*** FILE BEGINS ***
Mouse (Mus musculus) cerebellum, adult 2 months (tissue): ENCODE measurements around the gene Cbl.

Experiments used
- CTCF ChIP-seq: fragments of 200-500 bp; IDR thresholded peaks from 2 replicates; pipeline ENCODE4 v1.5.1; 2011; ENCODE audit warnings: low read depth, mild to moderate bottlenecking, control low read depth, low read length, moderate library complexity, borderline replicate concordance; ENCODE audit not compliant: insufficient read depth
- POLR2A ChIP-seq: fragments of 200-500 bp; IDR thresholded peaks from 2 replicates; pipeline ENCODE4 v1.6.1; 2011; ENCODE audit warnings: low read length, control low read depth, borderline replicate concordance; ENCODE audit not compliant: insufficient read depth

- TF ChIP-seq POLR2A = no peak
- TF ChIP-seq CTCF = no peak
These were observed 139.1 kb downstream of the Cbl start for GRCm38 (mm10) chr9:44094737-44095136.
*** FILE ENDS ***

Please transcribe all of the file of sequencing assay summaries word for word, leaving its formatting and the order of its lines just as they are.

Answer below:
Mouse (Mus musculus) cerebellum, adult 2 months (tissue): ENCODE measurements around the gene Cbl.

Experiments used
- CTCF ChIP-seq: fragments of 200-500 bp; IDR thresholded peaks from 2 replicates; pipeline ENCODE4 v1.5.1; 2011; ENCODE audit warnings: low read depth, mild to moderate bottlenecking, control low read depth, low read length, moderate library complexity, borderline replicate concordance; ENCODE audit not compliant: insufficient read depth
- POLR2A ChIP-seq: fragments of 200-500 bp; IDR thresholded peaks from 2 replicates; pipeline ENCODE4 v1.6.1; 2011; ENCODE audit warnings: low read length, control low read depth, borderline replicate concordance; ENCODE audit not compliant: insufficient read depth

- TF ChIP-seq POLR2A = no peak
- TF ChIP-seq CTCF = no peak
These were observed 139.1 kb downstream of the Cbl start for GRCm38 (mm10) chr9:44094737-44095136.